“I had the impression that he was going to make a speech at the Capitol,” Scirica said in the FBI interview that was introduced as a court exhibit in his case.
“I don’t know, I’m not really sure,” Scirica said when asked if he wished he’d stayed out of the building. “It might make a good story in like 50 years when I am a grandfather.”
While some rioters who’ve been charged, like Scirica, didn’t necessarily plan on entering the Capitol before they heard Trump’s speech on Jan. 6, plenty of others have said they knew of plans to enter the Capitol ahead of time.
Kenneth Rader, who pleaded guilty to a misdemeanor charge this month, admitted in court documents that he shared an image with 40 Facebook friends that read “Operation Occupy the Capitol, January 6, 2021” and wrote that Trump supporters were “going to remove the corrupt politions and take our country back… I will not stand by and let this go unanswered.”
Thomas Baranyi, who emerged from the Capitol building with the blood of fellow rioter Ashli Babbitt dripping from his hands, spelled out his intent in a video on Jan. 6 that was played at his sentencing hearing.
“We tore through the scaffolding through flash bangs and tear gas, and blitzed our way in through all the chambers, just trying to get into Congress or whoever we could get into and tell them that we need some kind of investigation into this,” he said. He pleaded guilty to a charge of entering and remaining in a restricted building or grounds and was sentenced to 90 days in federal prison on Friday.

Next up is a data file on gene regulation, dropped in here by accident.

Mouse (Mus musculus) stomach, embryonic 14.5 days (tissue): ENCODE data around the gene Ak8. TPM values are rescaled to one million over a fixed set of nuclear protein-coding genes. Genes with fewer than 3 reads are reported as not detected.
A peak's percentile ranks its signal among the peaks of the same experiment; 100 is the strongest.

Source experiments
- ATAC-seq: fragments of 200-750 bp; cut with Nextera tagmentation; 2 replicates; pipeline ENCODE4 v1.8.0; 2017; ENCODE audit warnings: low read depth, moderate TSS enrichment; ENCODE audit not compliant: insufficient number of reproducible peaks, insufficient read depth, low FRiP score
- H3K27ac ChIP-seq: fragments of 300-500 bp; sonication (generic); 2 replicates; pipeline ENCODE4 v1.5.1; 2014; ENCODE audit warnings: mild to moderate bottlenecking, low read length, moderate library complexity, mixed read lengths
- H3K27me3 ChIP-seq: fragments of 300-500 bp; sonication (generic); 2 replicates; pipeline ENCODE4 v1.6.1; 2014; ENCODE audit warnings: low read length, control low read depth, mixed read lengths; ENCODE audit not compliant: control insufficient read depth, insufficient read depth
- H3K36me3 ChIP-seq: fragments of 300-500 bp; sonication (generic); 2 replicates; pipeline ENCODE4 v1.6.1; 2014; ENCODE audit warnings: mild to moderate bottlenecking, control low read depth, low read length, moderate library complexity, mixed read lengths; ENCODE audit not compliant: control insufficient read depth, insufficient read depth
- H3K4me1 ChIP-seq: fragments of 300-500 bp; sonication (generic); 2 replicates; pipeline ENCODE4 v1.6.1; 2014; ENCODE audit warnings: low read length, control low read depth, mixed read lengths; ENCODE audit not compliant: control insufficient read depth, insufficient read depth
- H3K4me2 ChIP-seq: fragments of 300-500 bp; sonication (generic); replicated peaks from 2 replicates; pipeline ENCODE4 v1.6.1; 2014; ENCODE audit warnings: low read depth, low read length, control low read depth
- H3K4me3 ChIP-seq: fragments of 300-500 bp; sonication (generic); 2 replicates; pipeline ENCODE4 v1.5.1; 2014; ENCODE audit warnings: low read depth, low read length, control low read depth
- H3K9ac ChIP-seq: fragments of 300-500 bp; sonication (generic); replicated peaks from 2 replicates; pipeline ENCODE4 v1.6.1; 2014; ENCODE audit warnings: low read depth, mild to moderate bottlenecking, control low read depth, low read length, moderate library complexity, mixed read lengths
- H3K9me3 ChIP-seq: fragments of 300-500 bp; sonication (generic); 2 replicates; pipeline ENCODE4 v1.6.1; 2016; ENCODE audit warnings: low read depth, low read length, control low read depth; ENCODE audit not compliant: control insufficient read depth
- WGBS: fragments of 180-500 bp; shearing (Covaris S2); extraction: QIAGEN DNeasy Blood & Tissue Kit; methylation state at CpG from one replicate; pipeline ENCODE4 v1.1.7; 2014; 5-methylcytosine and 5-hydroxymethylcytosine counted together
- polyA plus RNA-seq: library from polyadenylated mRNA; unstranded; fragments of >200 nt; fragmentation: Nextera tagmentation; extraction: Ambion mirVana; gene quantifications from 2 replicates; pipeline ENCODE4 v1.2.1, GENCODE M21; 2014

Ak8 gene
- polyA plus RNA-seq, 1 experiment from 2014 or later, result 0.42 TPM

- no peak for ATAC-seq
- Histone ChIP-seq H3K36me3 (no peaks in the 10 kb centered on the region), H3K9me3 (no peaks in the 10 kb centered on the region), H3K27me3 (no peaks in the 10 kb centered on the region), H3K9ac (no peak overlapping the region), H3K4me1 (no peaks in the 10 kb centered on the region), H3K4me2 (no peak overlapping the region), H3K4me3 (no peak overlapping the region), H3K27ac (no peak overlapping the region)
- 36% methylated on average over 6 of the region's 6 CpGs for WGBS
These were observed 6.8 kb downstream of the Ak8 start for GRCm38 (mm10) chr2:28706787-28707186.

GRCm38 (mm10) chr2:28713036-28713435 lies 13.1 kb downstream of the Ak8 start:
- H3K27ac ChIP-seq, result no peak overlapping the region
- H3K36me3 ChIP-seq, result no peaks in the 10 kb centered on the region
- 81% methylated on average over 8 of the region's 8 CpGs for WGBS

Another woman was incredulous when asked by a reporter on Jan. 6 why she tried to storm the Capitol building, crying about being sprayed in the face with mace.
“We’re storming the Capitol!” she said in a video that was posted on Twitter, explaining why she tried to go inside. “It’s a revolution!”
Other rioters believed that Trump himself would support their actions, as rioters said they were invited by the president and told police that the president wanted them to do what they were doing.
“I bet Trump would pardon anybody who gets arrested for goin’ in there,” Derrick Evans, the West Virginia lawmaker who stormed the Capitol while filming himself. He shouted, “Derrick Evans is in the Capitol!” in the video. He pleaded guilty to a felony civil disorder charge and is scheduled to be sentenced this week.
Interviews with rioters on the steps of the Capitol on Jan. 6 also illustrated their intent.
“They tried to steal the election, it’s an attack on the country,” one man told an interviewer, who hosts the YouTube program “Barely Informed with Elad,” on the stairs of the Capitol.
The interviewer asked a man whether he thought the election was stolen.
“100 percent,” he replied.
One man in a helmet and goggles, who was carrying a shield says on the video, “Mail-in fraud, you stole it from me! Four more years! Four more years!” (The man, later identified as Kene Brian Lazo, was arrested and pleaded guilty to a misdemeanor earlier this year.)
Ryan Nichols, who was visible in the footage shown by the Jan. 6 committee on Thursday, pleaded not guilty and is being held in detention before his trial. A judge ruled Nichols was a threat based on evidence that included a “plethora” of videos, including some in which he appears to confess to fighting at the Capitol, filmed himself threatening violence on his way to the Capitol and then explained the reason he committed violence.
“So yes, today, Ryan Nichols, Ryan Nichols,” he says in the video, speaking in third person, adding that he grabbed his weapon “and he stormed the Capitol and he fought.” He goes on to say he fought for “freedom” and “election integrity.”